When man was first created, he was described as possessing a “nefesh chaya,” a living soul. Onkelus famously defines this human soul as an ability to speak. Onkelus was clearly sensitive to the additional life granted to humans over animals. The Netziv, noting the same observation, writes a fundamental idea in defining the word “chaya,” life, in this context and many others.
Friday, May 15, 2015
Friday, March 20, 2015
As Pesach approaches, the topic of acceptable and unacceptable foods are on people's minds. Aside from Pesach, foods occupy an important part of this week's parsha.
Among the intricate laws surrounding the sacrifice service introduced in Sefer Vayikra, a few that stand out are the prohibition to bring honey or yeast as part of any sacrifice in addition to the requirement to include salt in every sacrifice. Clearly, these specific laws have meaning and many commentaries note that the meanings transcend the sacrifice service in the Temple; they are equally as relevant in contemporary times. What is the message that these required and prohibited ingredients are supposed to teach?
Friday, January 30, 2015
In the two most famous words of the Shiras Ha'Yam, Moshe and the Jewish people begin their song with "Az yashir," "then [they] will sing." In addition to the many insights offered to explain the word "az," "then," the meaning of the second word, "yashir," or at least its future tense has perplexed many commentaries.
Rashi suggests that after witnessing the splitting of the sea, Moshe and the Jews contemplated beginning to sing, or as Artscroll translates, "Then Moshe and the Children of Israel chose to sing this song...". Rashi then cites a Medrash offering a different explanation. The future tense, "yashir," is indeed referring to a song to be sung in the future, and this pasuk alludes to the revival of the dead. In other words, in addition to the song that the Jews sang on that day, they will sing again another song at a later date, i.e. techiyas ha'meisim.
Friday, January 23, 2015
On the way out of Mitzrayim, Moshe informs the people Jewish about many commandments surrounding their departure. He commands them to take matzah and sacrifice the korban Pesach, among others. He also commands them with the famous phrase, "v'higadita li'vincha," tell your children, the two words which serve as the basis for our annual Seder night.
The words which follow the commandment of "v'higadita li'vincha," the content of what to tell the children is a little less clear. "Ba'avur zeh asah Hashem li b'tzeisi mi'Mitzrayim," because of this G-d has acted on my behalf when I left Egypt (Artscroll). Rashi says that "zeh/this" refers to the mitzvos of korban Pesach and matzah. Seemingly, then, the pasuk is out of order; G-d has acted on my behalf, therefore I am performing these mitzvos.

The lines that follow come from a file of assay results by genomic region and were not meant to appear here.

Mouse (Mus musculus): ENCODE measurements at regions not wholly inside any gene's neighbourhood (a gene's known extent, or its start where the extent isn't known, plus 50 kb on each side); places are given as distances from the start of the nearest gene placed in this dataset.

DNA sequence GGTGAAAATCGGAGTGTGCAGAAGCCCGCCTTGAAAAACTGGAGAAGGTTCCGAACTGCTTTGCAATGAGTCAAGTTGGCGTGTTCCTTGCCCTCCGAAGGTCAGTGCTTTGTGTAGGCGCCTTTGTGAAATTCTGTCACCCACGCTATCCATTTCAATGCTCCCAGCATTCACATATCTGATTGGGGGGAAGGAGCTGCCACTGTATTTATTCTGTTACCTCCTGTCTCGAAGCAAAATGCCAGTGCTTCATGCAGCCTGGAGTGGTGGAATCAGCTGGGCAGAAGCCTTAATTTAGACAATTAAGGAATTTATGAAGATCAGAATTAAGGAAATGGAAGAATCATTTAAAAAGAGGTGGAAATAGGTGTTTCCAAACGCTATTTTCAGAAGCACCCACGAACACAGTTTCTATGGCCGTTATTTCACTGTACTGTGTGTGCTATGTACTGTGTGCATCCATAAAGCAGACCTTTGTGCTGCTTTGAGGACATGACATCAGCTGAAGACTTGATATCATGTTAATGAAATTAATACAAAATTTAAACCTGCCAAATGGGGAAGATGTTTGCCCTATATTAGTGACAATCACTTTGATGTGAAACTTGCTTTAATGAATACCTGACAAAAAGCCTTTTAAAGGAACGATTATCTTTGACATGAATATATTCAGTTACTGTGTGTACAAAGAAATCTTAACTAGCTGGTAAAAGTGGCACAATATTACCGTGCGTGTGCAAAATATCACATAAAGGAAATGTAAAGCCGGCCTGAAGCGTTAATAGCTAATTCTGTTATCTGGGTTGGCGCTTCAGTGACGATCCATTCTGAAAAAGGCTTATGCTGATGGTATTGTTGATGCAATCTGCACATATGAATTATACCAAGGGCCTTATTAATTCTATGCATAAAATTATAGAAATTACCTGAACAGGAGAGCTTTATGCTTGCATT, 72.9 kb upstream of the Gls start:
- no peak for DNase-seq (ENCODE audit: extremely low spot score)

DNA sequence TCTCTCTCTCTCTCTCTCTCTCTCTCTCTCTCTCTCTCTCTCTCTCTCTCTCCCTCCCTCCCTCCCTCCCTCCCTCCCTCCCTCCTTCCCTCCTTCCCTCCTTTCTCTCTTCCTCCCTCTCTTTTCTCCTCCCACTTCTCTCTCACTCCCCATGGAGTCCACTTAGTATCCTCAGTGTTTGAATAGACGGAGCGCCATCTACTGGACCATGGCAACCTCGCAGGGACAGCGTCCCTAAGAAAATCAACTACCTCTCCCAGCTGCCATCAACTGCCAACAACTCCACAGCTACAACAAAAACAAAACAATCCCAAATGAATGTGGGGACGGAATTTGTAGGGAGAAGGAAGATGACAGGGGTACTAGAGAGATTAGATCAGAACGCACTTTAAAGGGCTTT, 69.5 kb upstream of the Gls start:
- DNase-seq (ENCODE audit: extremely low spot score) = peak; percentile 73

Friday, January 16, 2015
One of the most famous theological questions that arises from the Chumash is based on a story which transpires in our parsha. Time after time, Moshe approaches Pharaoh requesting freedom for the Jewish people, and time after time, Pharaoh refuses. What makes Pharaoh's refusal unique, however, is the lack of choice he seemed to have had in the matter.
Even though Jews believe in free will as a prerequisite for reward and punishment (see for example the Rambam), Hashem repeatedly informs Moshe that "Ani ak'sheh es lev Pharaoh," I will harden his heart. As promised, throughout the ten plagues, the pesukim alternate between "chizak," "kaved," and "hikshah," different forms of stiffening Pharaoh's heart and ostensibly removing his free will. But how could it be?
Friday, January 2, 2015
In Yakov's final beracha to his children, he offers each son unique advice and prophesizes each son's future road in serving G-d. When addressing his sixth son Yissachar, Yakov says "Vayar menucha ki tov v'es ha'aretz ki na'ema, va'yeit shichmo lisbol...", he saw the good of tranquility ("menucha"), and bent his shoulder to bear. The relationship between the two parts of the pasuk, Yissachar's seeing the good of tranquility and his bending his shoulder, is disputed.
Friday, December 19, 2014
Moments after the brothers of Yosef are commanded by incognito Yosef to bring Binyamin down to Mitzrayim, they finally recognize that something is wrong and they are to blame: "Aval asheimim anachnu," We are guilty, they proclaim. Of course they were guilty. The shevatim had committed one of the greatest interpersonal atrocities in our people's history, a crime for which, our Sages say, we are still being punished. They fought with their brother, sold him to a far away land, and lied to their father to cover it all up. Sibling rivalry at its worst. And yet, the end of that same pasuk that begins with their confession does not end with admitting the sin of selling their brother; rather, the brothers conclude, "asher ra'inu tzaras nafsho b'his'chaneno eilenu v'lo shamanu," "We saw his heartfelt anguish when he pleaded with us and we paid no heed" (Artscroll). After committing the grave sin of selling their brother, is it possible that they can only think about the few moments after, watching him beg for his life and ignoring him?